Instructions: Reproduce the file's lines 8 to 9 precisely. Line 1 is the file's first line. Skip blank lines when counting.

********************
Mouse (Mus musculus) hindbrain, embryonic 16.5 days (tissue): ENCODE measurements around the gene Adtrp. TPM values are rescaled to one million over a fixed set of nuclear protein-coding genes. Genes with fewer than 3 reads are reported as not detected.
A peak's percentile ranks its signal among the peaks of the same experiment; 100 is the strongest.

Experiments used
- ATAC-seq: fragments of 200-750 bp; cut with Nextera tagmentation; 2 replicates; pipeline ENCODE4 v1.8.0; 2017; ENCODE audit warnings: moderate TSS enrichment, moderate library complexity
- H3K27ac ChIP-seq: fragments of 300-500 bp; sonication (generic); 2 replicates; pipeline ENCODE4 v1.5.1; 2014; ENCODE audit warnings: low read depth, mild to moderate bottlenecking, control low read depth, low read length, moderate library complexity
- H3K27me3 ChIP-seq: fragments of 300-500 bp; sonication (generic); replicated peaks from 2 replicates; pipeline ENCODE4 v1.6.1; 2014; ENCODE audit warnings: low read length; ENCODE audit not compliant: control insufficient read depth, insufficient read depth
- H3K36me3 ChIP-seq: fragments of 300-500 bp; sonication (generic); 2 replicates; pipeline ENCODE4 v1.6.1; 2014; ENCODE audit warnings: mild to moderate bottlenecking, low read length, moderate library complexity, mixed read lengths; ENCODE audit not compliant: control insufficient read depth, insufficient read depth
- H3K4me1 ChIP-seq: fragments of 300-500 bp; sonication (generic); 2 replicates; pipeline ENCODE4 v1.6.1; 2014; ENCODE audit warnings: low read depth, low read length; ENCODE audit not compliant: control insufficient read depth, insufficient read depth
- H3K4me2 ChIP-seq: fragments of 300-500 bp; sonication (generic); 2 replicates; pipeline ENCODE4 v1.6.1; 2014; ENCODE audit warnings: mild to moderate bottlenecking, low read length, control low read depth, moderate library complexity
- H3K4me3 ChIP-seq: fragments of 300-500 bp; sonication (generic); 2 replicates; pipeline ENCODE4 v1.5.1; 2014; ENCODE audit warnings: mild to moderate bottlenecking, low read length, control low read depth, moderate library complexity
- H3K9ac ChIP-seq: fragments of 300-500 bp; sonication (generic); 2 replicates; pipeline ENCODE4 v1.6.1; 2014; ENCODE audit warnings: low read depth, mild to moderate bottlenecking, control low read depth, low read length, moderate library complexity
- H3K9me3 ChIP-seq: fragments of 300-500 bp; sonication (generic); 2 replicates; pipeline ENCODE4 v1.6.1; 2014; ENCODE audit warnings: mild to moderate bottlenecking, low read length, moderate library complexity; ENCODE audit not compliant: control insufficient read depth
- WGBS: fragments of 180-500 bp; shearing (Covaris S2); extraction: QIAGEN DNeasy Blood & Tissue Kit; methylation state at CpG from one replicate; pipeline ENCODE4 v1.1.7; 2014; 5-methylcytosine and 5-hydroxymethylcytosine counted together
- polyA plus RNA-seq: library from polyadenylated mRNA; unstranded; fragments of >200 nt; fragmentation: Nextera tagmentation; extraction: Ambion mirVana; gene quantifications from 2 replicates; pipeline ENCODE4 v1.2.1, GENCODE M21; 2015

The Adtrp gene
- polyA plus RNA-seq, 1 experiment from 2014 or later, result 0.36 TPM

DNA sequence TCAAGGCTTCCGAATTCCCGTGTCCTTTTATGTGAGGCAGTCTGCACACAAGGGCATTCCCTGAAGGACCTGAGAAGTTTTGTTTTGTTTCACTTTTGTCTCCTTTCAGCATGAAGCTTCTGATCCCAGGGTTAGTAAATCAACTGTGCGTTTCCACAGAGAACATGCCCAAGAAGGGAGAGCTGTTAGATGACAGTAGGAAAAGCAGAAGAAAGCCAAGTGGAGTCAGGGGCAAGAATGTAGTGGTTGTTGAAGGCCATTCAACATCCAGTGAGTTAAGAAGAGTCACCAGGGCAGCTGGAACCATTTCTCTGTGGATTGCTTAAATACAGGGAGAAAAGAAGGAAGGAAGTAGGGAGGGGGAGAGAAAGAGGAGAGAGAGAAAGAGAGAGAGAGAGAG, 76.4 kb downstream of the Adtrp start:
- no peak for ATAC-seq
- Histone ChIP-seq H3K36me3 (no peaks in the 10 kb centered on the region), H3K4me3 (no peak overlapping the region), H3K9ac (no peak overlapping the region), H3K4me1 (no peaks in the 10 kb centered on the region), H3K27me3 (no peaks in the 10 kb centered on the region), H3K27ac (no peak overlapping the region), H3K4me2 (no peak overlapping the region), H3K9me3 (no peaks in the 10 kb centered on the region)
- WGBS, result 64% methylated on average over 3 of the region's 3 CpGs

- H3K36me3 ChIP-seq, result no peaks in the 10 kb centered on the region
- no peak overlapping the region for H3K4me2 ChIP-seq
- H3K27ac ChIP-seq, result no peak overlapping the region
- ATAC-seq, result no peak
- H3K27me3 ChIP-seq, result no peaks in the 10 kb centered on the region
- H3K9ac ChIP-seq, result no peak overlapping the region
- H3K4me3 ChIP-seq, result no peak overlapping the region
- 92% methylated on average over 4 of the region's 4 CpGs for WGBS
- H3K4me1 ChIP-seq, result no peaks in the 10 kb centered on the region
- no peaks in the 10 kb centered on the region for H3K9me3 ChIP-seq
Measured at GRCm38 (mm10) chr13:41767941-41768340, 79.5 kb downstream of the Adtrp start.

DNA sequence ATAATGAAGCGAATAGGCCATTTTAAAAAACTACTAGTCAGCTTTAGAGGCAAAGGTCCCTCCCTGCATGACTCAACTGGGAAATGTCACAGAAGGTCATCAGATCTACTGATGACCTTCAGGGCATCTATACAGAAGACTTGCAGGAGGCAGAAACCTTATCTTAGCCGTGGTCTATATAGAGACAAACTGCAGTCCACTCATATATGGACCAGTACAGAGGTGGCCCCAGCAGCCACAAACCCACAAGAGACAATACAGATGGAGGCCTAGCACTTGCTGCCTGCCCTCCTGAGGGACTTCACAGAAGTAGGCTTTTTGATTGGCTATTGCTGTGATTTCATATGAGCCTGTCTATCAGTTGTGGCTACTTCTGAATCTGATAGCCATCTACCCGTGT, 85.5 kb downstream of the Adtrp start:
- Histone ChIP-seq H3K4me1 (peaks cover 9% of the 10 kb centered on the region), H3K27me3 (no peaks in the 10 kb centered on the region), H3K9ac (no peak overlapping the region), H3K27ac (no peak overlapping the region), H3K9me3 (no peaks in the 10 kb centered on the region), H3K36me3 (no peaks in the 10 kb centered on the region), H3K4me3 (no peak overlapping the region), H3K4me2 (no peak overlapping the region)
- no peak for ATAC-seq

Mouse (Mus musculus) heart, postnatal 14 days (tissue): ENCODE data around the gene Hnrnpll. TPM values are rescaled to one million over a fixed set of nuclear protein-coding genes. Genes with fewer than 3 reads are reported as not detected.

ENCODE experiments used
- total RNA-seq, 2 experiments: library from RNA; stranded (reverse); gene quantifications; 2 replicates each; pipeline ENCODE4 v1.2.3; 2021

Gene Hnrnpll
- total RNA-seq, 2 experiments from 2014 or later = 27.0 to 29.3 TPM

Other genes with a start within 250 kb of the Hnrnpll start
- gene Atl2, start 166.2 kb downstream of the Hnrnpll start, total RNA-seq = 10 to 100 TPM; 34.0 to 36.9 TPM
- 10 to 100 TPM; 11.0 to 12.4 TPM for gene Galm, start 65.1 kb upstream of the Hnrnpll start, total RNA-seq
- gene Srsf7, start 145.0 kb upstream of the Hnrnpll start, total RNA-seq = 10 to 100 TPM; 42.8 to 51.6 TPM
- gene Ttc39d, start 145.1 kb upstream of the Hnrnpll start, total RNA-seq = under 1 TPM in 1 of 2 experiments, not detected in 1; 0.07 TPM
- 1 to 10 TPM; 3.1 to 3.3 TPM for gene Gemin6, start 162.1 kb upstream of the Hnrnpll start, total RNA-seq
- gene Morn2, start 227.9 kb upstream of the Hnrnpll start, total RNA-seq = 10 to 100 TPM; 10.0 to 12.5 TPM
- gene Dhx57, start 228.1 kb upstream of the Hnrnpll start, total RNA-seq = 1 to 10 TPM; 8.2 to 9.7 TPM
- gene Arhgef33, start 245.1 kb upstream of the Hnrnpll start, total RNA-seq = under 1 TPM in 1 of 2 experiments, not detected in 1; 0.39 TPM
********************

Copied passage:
- H3K4me1 ChIP-seq: fragments of 300-500 bp; sonication (generic); 2 replicates; pipeline ENCODE4 v1.6.1; 2014; ENCODE audit warnings: low read depth, low read length; ENCODE audit not compliant: control insufficient read depth, insufficient read depth
- H3K4me2 ChIP-seq: fragments of 300-500 bp; sonication (generic); 2 replicates; pipeline ENCODE4 v1.6.1; 2014; ENCODE audit warnings: mild to moderate bottlenecking, low read length, control low read depth, moderate library complexity